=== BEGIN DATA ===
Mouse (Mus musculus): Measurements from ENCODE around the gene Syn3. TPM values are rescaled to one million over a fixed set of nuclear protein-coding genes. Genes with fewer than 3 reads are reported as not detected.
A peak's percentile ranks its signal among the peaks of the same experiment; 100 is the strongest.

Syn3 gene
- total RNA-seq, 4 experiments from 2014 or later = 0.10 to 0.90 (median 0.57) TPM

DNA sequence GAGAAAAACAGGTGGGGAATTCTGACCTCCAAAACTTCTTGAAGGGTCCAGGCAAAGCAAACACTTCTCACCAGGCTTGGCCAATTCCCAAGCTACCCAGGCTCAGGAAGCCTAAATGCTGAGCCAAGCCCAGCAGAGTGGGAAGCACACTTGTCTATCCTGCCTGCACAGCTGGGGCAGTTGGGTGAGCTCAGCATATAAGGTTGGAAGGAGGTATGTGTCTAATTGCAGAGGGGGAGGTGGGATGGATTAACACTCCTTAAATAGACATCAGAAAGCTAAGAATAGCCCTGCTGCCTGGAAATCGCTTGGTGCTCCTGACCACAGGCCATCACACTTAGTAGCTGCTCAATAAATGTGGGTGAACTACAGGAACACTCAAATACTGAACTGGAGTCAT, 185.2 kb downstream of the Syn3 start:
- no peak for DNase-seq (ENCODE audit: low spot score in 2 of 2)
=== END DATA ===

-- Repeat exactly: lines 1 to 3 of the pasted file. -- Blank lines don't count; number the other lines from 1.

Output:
Mouse (Mus musculus): Measurements from ENCODE around the gene Syn3. TPM values are rescaled to one million over a fixed set of nuclear protein-coding genes. Genes with fewer than 3 reads are reported as not detected.
A peak's percentile ranks its signal among the peaks of the same experiment; 100 is the strongest.

Syn3 gene